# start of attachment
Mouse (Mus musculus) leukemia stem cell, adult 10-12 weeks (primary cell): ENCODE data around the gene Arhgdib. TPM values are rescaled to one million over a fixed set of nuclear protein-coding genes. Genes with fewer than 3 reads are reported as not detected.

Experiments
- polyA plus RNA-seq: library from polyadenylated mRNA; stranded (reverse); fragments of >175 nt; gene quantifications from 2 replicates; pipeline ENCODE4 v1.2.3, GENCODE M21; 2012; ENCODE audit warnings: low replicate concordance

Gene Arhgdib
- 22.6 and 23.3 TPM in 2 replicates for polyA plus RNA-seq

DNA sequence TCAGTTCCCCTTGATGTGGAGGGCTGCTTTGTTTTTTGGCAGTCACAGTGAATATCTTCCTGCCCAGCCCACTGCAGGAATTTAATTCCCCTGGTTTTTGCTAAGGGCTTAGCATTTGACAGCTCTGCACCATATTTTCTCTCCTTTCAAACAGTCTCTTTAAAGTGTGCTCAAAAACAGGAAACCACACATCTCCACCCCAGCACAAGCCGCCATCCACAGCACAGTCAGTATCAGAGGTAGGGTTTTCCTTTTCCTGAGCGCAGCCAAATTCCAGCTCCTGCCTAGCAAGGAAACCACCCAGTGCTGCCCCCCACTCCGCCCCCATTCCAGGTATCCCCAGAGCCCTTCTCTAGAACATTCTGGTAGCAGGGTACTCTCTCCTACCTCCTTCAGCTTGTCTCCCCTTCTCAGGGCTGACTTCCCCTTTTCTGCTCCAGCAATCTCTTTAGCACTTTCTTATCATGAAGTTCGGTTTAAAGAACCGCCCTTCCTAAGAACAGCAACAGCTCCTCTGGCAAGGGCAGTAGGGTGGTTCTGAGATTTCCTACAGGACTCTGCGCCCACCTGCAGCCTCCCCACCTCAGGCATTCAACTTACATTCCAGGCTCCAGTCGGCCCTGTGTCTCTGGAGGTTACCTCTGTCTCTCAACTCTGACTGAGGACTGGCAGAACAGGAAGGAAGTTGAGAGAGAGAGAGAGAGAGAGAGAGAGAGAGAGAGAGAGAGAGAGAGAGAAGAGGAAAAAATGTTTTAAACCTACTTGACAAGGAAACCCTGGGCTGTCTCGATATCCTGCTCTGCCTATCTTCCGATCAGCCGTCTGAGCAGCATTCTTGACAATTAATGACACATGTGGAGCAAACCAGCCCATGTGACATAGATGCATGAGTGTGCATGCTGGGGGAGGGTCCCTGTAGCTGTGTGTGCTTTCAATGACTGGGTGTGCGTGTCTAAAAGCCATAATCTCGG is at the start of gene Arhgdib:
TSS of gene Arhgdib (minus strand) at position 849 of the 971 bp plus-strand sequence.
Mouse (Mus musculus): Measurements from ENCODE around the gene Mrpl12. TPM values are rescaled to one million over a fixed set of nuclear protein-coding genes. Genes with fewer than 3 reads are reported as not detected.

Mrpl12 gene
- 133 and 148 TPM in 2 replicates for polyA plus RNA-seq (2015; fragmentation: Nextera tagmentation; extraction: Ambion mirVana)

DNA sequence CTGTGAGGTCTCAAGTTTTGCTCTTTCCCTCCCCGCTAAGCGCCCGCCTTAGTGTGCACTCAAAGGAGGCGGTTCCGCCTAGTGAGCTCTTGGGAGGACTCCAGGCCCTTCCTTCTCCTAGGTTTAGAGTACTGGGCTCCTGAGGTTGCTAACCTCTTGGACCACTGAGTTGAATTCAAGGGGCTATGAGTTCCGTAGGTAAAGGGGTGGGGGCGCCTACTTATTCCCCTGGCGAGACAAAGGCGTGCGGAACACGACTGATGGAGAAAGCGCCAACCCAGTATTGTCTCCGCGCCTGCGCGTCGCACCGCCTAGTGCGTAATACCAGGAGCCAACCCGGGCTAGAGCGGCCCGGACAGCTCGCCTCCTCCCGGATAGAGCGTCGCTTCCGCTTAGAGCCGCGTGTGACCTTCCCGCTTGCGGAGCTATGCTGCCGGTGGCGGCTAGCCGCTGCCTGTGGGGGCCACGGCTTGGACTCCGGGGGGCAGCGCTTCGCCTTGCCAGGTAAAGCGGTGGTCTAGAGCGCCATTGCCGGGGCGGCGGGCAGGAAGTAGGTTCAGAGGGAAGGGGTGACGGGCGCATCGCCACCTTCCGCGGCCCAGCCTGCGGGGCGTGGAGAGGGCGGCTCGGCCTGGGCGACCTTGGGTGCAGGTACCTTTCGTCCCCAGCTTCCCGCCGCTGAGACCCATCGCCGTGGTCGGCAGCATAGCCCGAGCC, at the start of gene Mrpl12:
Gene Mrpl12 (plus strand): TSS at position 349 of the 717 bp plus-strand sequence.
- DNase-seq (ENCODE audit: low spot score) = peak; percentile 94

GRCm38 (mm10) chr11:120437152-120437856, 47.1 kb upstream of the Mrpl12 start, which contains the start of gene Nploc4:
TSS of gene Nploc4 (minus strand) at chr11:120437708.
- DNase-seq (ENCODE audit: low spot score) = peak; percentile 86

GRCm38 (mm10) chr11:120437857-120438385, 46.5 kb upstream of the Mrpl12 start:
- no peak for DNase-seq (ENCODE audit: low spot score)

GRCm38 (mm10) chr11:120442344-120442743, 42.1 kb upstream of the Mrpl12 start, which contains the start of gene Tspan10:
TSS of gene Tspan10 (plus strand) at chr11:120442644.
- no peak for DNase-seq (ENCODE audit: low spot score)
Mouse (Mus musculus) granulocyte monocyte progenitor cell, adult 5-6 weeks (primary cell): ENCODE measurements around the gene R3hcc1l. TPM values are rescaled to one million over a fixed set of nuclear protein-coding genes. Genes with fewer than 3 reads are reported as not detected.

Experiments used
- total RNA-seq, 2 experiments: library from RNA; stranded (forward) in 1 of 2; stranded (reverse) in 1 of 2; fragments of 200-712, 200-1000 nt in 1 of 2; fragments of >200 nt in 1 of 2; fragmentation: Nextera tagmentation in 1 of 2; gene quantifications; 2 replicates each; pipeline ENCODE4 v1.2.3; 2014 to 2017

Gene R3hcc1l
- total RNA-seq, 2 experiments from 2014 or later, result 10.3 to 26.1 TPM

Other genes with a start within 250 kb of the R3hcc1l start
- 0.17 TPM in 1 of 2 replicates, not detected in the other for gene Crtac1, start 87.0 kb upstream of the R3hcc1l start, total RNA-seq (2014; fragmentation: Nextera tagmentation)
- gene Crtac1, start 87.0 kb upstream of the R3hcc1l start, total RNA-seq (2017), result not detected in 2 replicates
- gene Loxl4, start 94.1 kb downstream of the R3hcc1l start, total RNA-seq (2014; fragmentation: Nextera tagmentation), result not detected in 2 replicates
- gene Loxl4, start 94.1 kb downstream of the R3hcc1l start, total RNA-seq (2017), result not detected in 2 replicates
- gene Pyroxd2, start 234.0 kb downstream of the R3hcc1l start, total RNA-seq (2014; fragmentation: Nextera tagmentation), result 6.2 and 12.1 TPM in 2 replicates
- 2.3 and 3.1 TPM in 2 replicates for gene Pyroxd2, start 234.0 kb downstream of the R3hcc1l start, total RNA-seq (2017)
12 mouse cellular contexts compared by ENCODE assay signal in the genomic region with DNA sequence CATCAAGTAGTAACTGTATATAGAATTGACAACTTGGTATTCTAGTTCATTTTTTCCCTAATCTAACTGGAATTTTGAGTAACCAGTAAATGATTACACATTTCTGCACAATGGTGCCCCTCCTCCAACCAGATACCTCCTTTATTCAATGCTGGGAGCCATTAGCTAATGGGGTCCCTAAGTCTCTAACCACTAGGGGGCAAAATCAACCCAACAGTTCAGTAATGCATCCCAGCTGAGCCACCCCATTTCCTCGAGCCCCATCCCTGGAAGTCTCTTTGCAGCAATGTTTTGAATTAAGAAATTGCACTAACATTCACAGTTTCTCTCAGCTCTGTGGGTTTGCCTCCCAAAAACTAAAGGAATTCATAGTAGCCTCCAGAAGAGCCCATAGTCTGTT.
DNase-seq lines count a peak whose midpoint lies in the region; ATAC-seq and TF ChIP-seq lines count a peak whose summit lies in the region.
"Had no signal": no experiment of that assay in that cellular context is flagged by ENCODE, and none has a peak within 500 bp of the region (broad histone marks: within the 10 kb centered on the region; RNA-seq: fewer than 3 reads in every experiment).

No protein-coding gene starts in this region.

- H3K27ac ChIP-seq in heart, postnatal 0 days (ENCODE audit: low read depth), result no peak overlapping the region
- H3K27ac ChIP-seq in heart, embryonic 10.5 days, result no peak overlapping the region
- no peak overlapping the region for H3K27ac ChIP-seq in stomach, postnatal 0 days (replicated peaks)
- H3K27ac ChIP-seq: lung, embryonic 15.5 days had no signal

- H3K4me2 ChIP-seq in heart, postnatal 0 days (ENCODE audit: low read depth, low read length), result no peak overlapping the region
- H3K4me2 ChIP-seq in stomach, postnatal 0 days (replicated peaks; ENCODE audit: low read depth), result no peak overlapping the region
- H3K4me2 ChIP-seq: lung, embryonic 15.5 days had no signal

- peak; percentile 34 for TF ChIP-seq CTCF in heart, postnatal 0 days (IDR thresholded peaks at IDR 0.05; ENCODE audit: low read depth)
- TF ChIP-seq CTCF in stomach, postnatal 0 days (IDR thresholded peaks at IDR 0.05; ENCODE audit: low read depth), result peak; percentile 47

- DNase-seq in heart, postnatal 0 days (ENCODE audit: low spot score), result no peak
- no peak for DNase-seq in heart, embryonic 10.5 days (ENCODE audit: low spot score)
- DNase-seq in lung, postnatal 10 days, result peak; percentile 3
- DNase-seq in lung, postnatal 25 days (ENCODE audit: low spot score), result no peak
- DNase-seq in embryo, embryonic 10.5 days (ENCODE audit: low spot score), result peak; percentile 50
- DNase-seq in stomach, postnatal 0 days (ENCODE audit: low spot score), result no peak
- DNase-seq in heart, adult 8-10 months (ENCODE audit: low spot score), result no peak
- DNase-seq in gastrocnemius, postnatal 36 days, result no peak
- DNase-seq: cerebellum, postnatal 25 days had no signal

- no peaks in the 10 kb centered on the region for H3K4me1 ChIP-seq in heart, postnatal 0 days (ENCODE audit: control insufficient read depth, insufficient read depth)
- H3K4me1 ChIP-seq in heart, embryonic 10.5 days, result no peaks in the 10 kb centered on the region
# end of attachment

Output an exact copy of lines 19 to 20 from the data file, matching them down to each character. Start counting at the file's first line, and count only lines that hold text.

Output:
GRCm38 (mm10) chr11:120442344-120442743, 42.1 kb upstream of the Mrpl12 start, which contains the start of gene Tspan10:
TSS of gene Tspan10 (plus strand) at chr11:120442644.